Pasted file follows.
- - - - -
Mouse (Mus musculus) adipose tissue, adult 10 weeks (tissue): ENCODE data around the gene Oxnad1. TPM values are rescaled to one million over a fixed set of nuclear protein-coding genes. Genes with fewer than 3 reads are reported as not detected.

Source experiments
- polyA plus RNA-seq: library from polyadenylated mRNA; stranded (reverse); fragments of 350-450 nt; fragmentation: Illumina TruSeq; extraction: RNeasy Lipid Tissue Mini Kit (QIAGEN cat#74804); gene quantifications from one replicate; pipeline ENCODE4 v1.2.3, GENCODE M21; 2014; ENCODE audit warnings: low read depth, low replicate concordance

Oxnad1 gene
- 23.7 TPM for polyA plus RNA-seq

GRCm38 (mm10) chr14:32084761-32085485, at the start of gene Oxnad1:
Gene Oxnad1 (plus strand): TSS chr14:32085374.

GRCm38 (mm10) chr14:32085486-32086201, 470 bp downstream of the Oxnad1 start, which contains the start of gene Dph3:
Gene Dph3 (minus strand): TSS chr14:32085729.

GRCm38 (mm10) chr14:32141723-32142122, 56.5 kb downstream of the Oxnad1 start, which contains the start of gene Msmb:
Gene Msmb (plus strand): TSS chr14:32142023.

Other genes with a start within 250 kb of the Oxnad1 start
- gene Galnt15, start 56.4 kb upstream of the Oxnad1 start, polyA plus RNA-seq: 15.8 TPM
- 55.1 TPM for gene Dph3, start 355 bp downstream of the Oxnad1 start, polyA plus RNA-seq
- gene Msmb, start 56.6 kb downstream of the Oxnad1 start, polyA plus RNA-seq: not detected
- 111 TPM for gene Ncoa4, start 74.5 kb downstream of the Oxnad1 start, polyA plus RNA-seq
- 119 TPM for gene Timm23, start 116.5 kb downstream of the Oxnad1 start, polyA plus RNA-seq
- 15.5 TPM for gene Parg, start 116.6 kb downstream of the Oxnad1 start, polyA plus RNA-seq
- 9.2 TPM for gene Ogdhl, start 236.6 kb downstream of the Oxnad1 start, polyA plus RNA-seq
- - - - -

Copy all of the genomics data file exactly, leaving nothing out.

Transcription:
Mouse (Mus musculus) adipose tissue, adult 10 weeks (tissue): ENCODE data around the gene Oxnad1. TPM values are rescaled to one million over a fixed set of nuclear protein-coding genes. Genes with fewer than 3 reads are reported as not detected.

Source experiments
- polyA plus RNA-seq: library from polyadenylated mRNA; stranded (reverse); fragments of 350-450 nt; fragmentation: Illumina TruSeq; extraction: RNeasy Lipid Tissue Mini Kit (QIAGEN cat#74804); gene quantifications from one replicate; pipeline ENCODE4 v1.2.3, GENCODE M21; 2014; ENCODE audit warnings: low read depth, low replicate concordance

Oxnad1 gene
- 23.7 TPM for polyA plus RNA-seq

GRCm38 (mm10) chr14:32084761-32085485, at the start of gene Oxnad1:
Gene Oxnad1 (plus strand): TSS chr14:32085374.

GRCm38 (mm10) chr14:32085486-32086201, 470 bp downstream of the Oxnad1 start, which contains the start of gene Dph3:
Gene Dph3 (minus strand): TSS chr14:32085729.

GRCm38 (mm10) chr14:32141723-32142122, 56.5 kb downstream of the Oxnad1 start, which contains the start of gene Msmb:
Gene Msmb (plus strand): TSS chr14:32142023.

Other genes with a start within 250 kb of the Oxnad1 start
- gene Galnt15, start 56.4 kb upstream of the Oxnad1 start, polyA plus RNA-seq: 15.8 TPM
- 55.1 TPM for gene Dph3, start 355 bp downstream of the Oxnad1 start, polyA plus RNA-seq
- gene Msmb, start 56.6 kb downstream of the Oxnad1 start, polyA plus RNA-seq: not detected
- 111 TPM for gene Ncoa4, start 74.5 kb downstream of the Oxnad1 start, polyA plus RNA-seq
- 119 TPM for gene Timm23, start 116.5 kb downstream of the Oxnad1 start, polyA plus RNA-seq
- 15.5 TPM for gene Parg, start 116.6 kb downstream of the Oxnad1 start, polyA plus RNA-seq
- 9.2 TPM for gene Ogdhl, start 236.6 kb downstream of the Oxnad1 start, polyA plus RNA-seq